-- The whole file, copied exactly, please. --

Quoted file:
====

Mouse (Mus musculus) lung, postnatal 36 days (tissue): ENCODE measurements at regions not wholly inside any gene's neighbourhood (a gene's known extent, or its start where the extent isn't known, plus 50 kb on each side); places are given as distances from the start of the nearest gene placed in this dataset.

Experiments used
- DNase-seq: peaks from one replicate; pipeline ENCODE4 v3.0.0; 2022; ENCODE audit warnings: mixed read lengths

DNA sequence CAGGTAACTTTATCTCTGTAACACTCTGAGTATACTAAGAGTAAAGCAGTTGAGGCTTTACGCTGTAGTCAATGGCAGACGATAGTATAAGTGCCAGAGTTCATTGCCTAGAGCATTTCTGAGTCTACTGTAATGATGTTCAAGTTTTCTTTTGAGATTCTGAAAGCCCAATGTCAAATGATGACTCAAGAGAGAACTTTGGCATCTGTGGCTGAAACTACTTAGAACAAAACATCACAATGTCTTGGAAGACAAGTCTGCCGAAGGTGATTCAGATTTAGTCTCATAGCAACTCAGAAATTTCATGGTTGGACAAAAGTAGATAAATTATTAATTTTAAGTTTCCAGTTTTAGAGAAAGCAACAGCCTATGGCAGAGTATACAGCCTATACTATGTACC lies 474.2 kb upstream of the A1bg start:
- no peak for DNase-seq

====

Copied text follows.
Mouse (Mus musculus) lung, postnatal 36 days (tissue): ENCODE measurements at regions not wholly inside any gene's neighbourhood (a gene's known extent, or its start where the extent isn't known, plus 50 kb on each side); places are given as distances from the start of the nearest gene placed in this dataset.

Experiments used
- DNase-seq: peaks from one replicate; pipeline ENCODE4 v3.0.0; 2022; ENCODE audit warnings: mixed read lengths

DNA sequence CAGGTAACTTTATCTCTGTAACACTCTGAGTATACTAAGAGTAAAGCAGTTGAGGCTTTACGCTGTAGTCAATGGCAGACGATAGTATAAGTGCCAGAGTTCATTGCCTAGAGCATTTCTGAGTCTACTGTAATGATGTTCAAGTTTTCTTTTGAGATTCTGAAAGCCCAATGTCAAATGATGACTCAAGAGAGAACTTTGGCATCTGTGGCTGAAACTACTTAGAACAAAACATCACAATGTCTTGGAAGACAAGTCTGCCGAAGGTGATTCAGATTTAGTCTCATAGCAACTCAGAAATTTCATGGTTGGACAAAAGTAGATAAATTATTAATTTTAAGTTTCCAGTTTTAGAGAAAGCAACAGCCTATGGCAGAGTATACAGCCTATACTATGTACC lies 474.2 kb upstream of the A1bg start:
- no peak for DNase-seq